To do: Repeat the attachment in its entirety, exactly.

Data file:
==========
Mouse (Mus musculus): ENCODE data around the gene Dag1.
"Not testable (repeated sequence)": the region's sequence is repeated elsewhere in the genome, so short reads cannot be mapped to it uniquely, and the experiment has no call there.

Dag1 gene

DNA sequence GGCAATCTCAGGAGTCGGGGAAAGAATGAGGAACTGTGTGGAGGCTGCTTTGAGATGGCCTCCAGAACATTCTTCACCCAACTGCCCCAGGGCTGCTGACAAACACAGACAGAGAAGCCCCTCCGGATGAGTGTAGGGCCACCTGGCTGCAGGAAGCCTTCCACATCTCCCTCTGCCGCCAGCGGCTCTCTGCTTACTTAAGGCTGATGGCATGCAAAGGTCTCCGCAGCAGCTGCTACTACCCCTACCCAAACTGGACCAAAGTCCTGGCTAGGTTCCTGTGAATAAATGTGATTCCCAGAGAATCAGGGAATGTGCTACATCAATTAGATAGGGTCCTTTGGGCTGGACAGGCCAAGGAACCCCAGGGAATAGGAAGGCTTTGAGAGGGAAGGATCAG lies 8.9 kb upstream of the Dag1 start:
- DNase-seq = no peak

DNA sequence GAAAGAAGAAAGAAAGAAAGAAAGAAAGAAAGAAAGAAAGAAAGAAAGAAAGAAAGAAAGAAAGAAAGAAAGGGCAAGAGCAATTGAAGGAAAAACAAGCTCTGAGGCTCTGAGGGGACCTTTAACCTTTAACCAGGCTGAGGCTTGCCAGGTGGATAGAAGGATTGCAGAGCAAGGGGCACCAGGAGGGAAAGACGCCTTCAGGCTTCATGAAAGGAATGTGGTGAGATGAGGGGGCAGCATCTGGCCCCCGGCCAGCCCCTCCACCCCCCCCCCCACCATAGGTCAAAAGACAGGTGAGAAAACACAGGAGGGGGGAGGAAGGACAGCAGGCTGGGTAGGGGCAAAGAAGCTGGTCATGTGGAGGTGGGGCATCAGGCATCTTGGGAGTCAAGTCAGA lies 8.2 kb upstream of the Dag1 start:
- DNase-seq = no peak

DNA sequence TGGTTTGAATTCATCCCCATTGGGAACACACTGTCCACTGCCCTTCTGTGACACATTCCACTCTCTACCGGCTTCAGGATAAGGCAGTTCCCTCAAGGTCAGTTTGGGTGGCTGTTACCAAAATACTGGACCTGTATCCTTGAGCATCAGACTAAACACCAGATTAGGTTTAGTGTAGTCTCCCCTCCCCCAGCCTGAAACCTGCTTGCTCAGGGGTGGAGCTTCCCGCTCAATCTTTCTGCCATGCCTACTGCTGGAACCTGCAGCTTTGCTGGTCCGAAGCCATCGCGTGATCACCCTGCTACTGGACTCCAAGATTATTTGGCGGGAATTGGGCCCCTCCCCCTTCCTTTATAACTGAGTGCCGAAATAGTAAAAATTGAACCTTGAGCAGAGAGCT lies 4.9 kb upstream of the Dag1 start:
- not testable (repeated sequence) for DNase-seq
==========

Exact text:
Mouse (Mus musculus): ENCODE data around the gene Dag1.
"Not testable (repeated sequence)": the region's sequence is repeated elsewhere in the genome, so short reads cannot be mapped to it uniquely, and the experiment has no call there.

Dag1 gene

DNA sequence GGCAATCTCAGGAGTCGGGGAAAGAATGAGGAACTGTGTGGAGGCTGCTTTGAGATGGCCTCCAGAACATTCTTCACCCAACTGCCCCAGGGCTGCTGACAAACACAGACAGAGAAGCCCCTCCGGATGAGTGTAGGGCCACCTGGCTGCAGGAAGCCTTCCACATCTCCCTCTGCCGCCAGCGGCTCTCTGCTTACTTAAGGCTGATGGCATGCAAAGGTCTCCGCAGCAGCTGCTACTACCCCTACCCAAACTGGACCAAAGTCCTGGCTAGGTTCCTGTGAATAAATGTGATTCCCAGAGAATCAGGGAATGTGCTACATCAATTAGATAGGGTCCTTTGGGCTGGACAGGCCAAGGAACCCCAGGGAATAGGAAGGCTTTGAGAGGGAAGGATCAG lies 8.9 kb upstream of the Dag1 start:
- DNase-seq = no peak

DNA sequence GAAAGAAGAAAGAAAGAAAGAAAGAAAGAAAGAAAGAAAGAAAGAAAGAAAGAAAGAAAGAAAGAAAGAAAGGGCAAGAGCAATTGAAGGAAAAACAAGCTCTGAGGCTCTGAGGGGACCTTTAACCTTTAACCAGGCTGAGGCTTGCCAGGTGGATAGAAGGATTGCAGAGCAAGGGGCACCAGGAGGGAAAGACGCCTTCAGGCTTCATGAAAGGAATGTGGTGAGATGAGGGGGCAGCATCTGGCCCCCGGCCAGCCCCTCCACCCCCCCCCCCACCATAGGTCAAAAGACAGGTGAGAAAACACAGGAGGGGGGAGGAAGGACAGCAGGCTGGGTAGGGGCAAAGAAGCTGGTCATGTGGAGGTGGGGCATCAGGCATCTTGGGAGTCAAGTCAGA lies 8.2 kb upstream of the Dag1 start:
- DNase-seq = no peak

DNA sequence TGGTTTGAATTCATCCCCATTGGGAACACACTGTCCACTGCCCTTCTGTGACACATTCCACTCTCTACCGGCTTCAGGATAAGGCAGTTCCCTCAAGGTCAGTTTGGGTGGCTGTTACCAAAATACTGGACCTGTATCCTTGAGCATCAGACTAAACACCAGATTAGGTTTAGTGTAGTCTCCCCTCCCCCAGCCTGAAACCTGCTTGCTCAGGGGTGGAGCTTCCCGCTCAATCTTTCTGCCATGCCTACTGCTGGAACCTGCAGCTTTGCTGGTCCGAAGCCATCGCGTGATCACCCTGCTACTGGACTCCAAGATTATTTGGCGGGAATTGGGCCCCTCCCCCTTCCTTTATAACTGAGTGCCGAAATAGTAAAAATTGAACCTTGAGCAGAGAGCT lies 4.9 kb upstream of the Dag1 start:
- not testable (repeated sequence) for DNase-seq